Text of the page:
Some are still waiting for some love.

This is the old county jail that Billy the Kid busted a friend out of in 1876. Uber cool.

A re-enactment troupe called Six Guns and Shady Ladies provided lots of gunfight recreation mayhem. It rocked.

Friday, June 11, 2010

the Gist boarding house

Whenever I walk downtown I tend to pass this building. It's located in the northern part of downtown, roughly in what I call the "dead zone". The Sunset Heights neighborhood overlooks downtown -- the buffer between my neighborhood and the real downtown is the dead zone. First you got the interstate (built in the 60s) that severed the neighborhood from the commercial center. Over time, the old buildings in this roughly 18 block area just south of the freeway took a dirt nap. Currently there are about 10 or so vintage buildings in this area. Think about that for a sec. The vast majority of the dead zone is parking lot or insignificant modern construction. Looks like we can scratch another building off the list.

The other day I was floored when I saw this cool old building missing its hat. At first I was optimistic and thought "oh they're just going to put on a new roof, no big deal -- it's about time". Alas, it was not to be. Today I passed by again and a substantial part of the brick walls are torn down. Now the building itself isn't a particularly amazing piece of architecture. A late victorian apartment building with some neat features. I liked the bay windows and the turned posts on the porch. Years ago there was a fire here, not sure if it was also when the victorian house next door burned down.

The building at 419 El Paso St was built in 1898 for Sarah Gist as a boarding house. Several of the tenants were doctors associated with one of the first hospitals in el paso. As far as I can remember this building has been abandoned and in shambles. There is development going on just south of this block so there may be interest to sell. However, my guess as to why it's coming down now is it was a preemptive move. The city is getting serious with abandoned buildings and is on the verge of unleashing a new ordinance to enforce the codes that downtown building owners have been ignoring the past 30 years. On top of that, the Historic Landmark Commission had an interest in this particular building for a historic overlay. With the building gone, the owner won't have to worry about getting visits from city inspectors and/or historic preservation. Part of the charm of downtown is all the old buildings. You'd never know it by walking through the dead zone though. Here's hoping the property owners who still own the handful of vintage buildings in this area consider the value of the brick and mortar, not just the land underneath them.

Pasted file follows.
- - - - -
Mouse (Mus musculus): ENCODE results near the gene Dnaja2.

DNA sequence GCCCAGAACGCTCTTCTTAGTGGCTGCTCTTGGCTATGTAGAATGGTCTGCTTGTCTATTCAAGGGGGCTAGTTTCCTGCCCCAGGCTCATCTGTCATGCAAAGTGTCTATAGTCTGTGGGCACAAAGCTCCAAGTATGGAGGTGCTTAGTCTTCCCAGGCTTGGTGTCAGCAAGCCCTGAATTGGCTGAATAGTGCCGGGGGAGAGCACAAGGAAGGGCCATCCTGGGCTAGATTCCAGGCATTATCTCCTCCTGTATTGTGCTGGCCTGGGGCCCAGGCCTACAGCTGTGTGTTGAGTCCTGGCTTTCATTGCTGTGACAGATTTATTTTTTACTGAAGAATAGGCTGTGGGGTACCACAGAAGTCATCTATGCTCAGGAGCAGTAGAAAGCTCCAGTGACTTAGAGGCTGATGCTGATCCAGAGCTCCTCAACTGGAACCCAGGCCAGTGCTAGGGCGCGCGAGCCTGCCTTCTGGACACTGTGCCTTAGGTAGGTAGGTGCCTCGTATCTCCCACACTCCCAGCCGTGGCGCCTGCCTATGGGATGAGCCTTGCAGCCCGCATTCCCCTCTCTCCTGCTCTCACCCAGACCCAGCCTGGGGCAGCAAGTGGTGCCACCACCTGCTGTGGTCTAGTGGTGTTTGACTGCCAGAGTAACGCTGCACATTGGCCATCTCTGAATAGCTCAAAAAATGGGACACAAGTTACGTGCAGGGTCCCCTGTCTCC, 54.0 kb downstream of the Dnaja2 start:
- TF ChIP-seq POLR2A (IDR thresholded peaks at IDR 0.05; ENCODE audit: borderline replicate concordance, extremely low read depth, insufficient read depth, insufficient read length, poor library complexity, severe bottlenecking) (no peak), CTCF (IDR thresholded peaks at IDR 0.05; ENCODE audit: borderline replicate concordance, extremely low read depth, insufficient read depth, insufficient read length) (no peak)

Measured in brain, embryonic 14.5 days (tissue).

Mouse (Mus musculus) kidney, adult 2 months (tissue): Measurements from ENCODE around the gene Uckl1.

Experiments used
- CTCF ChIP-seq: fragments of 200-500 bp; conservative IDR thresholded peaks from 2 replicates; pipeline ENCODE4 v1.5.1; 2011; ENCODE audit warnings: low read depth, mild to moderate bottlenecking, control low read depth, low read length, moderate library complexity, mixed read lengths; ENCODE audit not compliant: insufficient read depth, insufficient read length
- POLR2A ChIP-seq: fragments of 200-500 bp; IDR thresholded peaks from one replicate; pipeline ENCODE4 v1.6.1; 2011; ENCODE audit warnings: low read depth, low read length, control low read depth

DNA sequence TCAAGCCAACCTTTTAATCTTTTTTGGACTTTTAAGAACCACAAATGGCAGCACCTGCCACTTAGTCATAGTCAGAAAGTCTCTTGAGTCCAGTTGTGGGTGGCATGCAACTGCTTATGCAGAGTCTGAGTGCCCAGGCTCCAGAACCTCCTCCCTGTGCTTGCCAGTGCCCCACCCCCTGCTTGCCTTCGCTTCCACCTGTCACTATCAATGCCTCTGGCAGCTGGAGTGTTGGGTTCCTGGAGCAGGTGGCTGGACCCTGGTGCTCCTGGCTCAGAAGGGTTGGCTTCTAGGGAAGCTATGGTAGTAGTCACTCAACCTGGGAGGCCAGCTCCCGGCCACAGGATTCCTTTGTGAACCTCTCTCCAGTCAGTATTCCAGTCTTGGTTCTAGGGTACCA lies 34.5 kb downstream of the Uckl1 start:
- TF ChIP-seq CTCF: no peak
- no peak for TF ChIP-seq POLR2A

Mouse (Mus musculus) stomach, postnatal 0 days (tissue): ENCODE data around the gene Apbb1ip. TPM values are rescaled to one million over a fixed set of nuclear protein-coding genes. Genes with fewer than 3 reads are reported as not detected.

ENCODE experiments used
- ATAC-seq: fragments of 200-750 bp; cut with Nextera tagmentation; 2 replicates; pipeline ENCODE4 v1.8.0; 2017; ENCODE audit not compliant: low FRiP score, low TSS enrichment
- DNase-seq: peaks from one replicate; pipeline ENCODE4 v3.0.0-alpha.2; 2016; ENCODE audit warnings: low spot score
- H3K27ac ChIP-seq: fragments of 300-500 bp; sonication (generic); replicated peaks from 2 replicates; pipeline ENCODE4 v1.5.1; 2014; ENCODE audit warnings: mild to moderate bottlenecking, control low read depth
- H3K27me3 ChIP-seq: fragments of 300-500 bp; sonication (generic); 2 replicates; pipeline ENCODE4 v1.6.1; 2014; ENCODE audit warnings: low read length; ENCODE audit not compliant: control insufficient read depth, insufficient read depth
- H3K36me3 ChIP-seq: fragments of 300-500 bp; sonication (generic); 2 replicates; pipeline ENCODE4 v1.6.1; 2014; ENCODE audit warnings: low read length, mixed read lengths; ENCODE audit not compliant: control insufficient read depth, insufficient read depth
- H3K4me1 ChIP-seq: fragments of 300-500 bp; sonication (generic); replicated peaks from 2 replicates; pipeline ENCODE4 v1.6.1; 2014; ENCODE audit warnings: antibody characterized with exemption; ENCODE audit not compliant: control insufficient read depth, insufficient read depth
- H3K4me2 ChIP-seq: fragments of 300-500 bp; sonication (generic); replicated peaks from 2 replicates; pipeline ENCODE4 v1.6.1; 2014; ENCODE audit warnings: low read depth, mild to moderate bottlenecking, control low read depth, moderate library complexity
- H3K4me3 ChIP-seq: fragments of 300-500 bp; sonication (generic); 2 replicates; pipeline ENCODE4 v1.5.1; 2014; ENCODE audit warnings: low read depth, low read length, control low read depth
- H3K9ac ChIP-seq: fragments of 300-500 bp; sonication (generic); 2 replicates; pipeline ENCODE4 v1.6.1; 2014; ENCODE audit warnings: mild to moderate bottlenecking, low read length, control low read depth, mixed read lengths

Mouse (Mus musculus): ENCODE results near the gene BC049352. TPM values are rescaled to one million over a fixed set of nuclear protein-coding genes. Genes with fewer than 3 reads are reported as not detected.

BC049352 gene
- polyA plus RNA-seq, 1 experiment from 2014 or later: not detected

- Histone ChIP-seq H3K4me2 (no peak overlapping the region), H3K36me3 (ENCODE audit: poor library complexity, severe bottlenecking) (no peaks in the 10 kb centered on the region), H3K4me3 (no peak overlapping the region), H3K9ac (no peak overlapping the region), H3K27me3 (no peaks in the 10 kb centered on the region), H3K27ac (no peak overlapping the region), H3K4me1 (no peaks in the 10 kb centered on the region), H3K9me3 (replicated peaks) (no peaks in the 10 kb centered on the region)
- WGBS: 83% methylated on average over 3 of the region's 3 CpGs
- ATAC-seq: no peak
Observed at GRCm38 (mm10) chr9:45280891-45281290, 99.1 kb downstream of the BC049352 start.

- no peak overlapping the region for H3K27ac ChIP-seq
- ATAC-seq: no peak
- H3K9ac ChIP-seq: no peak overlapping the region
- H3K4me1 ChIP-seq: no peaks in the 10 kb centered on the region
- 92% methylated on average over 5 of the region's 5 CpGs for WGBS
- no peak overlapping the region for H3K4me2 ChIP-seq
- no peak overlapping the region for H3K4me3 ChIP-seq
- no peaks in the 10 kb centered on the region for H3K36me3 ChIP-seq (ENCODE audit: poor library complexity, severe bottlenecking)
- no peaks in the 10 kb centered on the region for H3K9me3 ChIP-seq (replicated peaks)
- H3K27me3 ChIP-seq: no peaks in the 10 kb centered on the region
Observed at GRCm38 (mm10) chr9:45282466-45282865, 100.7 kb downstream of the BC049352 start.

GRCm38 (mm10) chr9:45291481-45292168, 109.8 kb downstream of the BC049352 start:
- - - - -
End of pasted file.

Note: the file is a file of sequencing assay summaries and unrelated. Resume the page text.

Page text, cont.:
Not to be all doom and gloom, I'd like to highlight other buildings that are actually getting fixed up -- possibly by the threat of the same city ordinance. I'll save that for next time.